So what, you may ask, is happening? The proliferation of race suggests a sedentary species with little genetic mixing between neighbouring populations but this is contradicted by the widespread range of the Tasmanian race which suggests genetic flow between Tasmanian, Norfolk Island and New Zealand. In fact both are true to some extent, and this is where history comes to the rescue. Here is a map that I’ve drawn up showing the different races of the Silvereye using the basic range map from Handbook of Birds of the World (HBW) as a template. The different colours represent races. The red one is the nominate race; the other Australian races are shown in varying shades of blue and green and black; the New Caledonian races (three) in grey, the Vanuatu races (three) in purple and the Fiji race in indigo.
The Tasmanian race isn’t completely sedentary. At least part of the population, probably mainly young birds, disperse in autumn and move Victoria and New South Wales for the winter. The Victorian ornithologist Alfred North noticed the change in plumage and ascribed it to winter and summer plumages. It was only later that it was realised that the change in appearance didn’t coincide with moulting in the mainland birds and the truth emerged. Incidentally, Latham’s original specimen came from ‘Port Jackson’ (Sydney) and must have been a Tasmanian bird.
As any blue-water sailor will tell you, the weather in Bass Strait between Tasmania and Victoria is notorious and a pleasant sail, or flight, in calm conditions can suddenly become a nightmare when a low pressure system and its associated cold front can arrive from the southwest. Powerful weather systems move continuously in an easterly direction between Tasmania and New Zealand. Have a look at the current four-day weather chart: http://www.bom.gov.au/australia/charts/4day_col.shtml. Another clue comes from the Maori name for the Silvereye: ‘tauhou’ meaning ‘stranger’. Silvereyes were rare vagrants to New Zealand until 1856 when large numbers appeared in the Welllington district, became established and spread to other parts of New Zealand. Similarly, Silvereyes first appeared in Norfolk Island in 1904 and it as assumed that these came from New Zealand rather than Tasmania. Silvereyes have benefitted from European settlement in Australia and it may be that is also a factor in their recent colonisation of New Zealand and Norfolk Island.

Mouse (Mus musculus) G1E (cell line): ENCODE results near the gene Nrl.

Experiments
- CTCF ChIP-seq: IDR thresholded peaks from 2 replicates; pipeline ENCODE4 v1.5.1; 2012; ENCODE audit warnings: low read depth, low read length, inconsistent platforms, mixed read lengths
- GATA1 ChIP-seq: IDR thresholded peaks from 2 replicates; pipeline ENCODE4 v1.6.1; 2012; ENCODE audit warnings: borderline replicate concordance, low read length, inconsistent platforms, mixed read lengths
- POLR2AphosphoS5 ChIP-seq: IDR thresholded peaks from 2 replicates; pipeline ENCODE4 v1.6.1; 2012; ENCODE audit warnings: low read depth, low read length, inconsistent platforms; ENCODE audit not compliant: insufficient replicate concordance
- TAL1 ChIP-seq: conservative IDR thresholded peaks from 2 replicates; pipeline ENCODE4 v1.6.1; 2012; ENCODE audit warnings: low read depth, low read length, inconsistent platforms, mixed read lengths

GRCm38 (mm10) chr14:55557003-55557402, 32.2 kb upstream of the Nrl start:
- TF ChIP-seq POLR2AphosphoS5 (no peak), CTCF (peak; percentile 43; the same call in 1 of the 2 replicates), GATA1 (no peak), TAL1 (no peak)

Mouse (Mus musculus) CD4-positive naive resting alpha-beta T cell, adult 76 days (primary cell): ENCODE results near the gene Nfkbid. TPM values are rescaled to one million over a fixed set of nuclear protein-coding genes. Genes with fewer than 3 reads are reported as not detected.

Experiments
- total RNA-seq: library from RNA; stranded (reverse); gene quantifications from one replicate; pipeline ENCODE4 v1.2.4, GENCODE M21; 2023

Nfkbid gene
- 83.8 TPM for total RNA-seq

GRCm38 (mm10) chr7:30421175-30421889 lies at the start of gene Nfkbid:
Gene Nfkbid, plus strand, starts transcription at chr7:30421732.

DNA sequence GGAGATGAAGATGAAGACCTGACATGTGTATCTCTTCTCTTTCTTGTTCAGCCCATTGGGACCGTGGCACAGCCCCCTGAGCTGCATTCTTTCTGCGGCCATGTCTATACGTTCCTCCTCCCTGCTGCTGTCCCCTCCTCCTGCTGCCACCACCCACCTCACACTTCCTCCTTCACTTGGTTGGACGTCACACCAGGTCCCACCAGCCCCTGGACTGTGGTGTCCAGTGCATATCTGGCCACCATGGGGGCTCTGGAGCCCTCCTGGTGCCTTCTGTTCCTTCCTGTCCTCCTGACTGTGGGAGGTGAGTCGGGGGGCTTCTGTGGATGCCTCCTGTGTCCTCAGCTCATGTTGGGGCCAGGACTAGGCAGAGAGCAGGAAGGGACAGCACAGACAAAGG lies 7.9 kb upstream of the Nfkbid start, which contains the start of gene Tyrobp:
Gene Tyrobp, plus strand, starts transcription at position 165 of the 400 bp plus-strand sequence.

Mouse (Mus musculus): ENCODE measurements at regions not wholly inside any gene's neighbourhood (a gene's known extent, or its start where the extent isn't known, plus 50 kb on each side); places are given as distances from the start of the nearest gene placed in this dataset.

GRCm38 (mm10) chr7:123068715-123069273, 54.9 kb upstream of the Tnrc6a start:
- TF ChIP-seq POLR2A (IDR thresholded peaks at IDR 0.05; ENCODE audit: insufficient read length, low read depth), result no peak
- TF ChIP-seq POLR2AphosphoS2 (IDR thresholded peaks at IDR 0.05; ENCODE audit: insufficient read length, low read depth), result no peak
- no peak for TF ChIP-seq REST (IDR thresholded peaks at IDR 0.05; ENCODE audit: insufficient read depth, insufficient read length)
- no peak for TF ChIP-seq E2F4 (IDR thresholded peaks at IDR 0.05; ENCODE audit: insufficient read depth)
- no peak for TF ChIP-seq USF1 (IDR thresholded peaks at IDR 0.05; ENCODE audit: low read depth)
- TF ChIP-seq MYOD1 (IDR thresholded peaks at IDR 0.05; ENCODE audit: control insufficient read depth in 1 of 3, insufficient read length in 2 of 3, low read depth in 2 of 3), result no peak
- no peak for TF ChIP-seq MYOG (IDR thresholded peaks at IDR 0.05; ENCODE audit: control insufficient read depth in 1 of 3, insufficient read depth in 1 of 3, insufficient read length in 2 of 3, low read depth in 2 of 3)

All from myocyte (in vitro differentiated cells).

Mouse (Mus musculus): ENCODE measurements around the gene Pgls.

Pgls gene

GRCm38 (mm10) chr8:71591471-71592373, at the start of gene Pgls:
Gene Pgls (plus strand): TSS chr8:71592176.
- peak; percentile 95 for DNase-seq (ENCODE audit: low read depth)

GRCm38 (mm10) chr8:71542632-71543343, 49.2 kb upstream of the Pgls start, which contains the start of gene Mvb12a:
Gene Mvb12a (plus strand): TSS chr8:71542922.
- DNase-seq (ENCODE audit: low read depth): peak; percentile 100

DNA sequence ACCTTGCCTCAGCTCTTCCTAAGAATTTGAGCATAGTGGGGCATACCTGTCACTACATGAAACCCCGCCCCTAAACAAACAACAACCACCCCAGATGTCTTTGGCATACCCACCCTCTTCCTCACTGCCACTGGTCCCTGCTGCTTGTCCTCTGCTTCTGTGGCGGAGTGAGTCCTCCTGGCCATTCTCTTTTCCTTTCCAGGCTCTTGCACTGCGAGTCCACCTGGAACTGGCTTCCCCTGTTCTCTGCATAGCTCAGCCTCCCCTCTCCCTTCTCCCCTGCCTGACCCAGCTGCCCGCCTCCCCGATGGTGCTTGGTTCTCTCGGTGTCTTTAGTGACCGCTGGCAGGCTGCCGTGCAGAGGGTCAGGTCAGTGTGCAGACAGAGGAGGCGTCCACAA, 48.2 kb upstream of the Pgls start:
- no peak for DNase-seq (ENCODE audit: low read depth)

I wonder how the Silvereyes got to New Caledonia, Vanuatu and Fiji? These all look more like the Cape York race than the nominate one. Tropical cyclones in the Coral Sea are famously erratic and often head from Queensland to New Caledonia, so it looks as if the weather could play the main role here.
I’m going to stop here. I was going to talk about names and languages as well, but you can work that out for yourselves. We’ve already had cloronotus and griseonota for Australian races. Combine that with the French for Silvereye ‘Lunette a dos gris’ and the New Caledonian endemic Green-backed White-eye: ‘Lunette a dos vert’. Globally, there are almost 100 species of White-eye, not to mention races, and they nearly all look much the same, so pity any unfortunate taxonomists trying to be original.
And here’s a paper that I found interesting: http://aviculturalsocietynsw.org/_PDFs/Silvereye.pdf. You can check out photos of various White-eyes here: http://www.birdway.com.au/zosteropidae/index.htm.
Ian Montgomery, Birdway Pty Ltd,
454 Forestry Road, Bluewater, Qld 4818
Tel 0411 602 737 email@example.com
Bird Photos http://www.birdway.com.au/
And God blessed them, saying, “Be fruitful and multiply and fill the waters in the seas, and let birds multiply on the earth.” And there was evening and there was morning, the fifth day. (Genesis 1:22-23 ESV)
Well, Ian really got informative on these Silvereyes. Very interesting, at least to me. When the Lord commanded the birds to cover the earth and reproduce, these little avian wonders with beautiful silver eye rings seem to have obeyed.